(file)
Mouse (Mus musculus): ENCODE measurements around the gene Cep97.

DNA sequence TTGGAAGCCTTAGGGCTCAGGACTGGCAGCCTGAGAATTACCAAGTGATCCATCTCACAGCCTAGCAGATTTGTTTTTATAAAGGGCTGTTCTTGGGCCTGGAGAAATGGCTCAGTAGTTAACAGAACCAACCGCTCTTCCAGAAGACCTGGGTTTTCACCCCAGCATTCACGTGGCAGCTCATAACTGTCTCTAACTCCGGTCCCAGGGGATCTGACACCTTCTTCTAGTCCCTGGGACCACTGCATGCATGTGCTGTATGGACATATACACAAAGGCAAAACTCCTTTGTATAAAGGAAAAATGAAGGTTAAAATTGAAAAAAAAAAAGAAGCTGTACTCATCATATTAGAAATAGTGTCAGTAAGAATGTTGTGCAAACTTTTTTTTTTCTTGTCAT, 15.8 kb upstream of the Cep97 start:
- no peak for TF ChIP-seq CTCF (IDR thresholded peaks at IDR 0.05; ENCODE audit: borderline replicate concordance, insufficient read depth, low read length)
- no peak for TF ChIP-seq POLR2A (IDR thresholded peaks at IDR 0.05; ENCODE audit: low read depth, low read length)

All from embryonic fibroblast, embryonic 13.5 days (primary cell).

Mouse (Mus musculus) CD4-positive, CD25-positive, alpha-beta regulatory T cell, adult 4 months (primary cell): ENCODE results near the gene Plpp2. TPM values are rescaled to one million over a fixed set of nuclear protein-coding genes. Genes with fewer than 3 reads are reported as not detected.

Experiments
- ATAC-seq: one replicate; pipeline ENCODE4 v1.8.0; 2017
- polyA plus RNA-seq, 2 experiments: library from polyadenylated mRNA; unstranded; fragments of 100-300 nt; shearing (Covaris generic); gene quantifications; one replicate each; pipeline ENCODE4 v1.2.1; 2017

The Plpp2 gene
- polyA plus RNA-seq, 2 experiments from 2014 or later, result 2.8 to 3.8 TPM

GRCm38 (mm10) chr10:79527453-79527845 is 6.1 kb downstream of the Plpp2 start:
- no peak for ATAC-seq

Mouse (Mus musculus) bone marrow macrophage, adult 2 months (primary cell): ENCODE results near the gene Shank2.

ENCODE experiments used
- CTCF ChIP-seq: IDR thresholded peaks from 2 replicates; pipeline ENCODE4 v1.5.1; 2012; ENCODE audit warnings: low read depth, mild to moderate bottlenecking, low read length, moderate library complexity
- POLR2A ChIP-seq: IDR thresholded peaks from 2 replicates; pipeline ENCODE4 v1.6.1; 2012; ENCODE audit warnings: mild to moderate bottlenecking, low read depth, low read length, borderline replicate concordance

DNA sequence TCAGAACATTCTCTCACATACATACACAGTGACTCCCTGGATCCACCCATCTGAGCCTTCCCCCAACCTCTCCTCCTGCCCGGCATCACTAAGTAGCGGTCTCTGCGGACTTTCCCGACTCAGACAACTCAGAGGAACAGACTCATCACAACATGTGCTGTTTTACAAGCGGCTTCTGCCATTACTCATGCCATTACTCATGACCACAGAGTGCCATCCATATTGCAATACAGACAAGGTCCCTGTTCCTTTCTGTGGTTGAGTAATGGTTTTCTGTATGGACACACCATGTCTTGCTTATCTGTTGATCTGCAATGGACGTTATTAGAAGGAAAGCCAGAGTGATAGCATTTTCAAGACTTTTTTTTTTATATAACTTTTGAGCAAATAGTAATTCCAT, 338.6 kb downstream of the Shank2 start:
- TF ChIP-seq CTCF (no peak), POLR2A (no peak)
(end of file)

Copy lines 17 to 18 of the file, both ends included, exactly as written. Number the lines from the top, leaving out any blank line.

- POLR2A ChIP-seq: IDR thresholded peaks from 2 replicates; pipeline ENCODE4 v1.6.1; 2012; ENCODE audit warnings: mild to moderate bottlenecking, low read depth, low read length, borderline replicate concordance

DNA sequence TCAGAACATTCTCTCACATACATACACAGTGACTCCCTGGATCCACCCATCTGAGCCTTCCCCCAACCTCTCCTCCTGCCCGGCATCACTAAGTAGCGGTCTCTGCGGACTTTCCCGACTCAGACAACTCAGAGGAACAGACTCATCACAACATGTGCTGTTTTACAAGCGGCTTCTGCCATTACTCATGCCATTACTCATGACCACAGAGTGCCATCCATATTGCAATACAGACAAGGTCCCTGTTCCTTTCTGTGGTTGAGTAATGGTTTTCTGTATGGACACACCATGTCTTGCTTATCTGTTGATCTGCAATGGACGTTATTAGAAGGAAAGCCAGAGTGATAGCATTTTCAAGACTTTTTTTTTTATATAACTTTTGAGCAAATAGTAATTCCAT, 338.6 kb downstream of the Shank2 start: